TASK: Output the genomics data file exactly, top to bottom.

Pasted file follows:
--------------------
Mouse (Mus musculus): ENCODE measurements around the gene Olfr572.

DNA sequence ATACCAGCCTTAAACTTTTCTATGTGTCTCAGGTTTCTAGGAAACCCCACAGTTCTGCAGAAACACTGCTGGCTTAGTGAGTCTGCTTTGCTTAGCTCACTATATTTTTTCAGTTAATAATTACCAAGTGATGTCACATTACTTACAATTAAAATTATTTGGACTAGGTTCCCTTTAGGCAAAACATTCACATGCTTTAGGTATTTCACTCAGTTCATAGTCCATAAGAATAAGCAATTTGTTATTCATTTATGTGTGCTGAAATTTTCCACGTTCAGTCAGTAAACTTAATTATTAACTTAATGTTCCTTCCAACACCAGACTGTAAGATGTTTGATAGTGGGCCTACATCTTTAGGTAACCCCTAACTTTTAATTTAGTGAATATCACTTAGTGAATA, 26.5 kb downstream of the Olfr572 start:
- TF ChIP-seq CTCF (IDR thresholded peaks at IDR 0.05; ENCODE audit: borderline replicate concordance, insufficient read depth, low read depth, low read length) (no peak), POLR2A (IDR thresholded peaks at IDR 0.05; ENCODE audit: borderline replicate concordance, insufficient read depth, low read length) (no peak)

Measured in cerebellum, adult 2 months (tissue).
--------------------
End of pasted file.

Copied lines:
Mouse (Mus musculus): ENCODE measurements around the gene Olfr572.

DNA sequence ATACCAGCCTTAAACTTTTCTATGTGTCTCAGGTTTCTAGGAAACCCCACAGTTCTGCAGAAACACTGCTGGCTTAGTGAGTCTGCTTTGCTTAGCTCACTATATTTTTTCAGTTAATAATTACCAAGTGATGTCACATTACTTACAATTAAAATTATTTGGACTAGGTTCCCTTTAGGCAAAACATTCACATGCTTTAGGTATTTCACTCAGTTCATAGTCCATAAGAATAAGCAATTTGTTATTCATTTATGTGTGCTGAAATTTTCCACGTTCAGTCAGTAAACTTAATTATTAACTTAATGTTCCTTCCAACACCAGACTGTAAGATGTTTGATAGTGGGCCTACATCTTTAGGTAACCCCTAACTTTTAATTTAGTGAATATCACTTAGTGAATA, 26.5 kb downstream of the Olfr572 start:
- TF ChIP-seq CTCF (IDR thresholded peaks at IDR 0.05; ENCODE audit: borderline replicate concordance, insufficient read depth, low read depth, low read length) (no peak), POLR2A (IDR thresholded peaks at IDR 0.05; ENCODE audit: borderline replicate concordance, insufficient read depth, low read length) (no peak)

Measured in cerebellum, adult 2 months (tissue).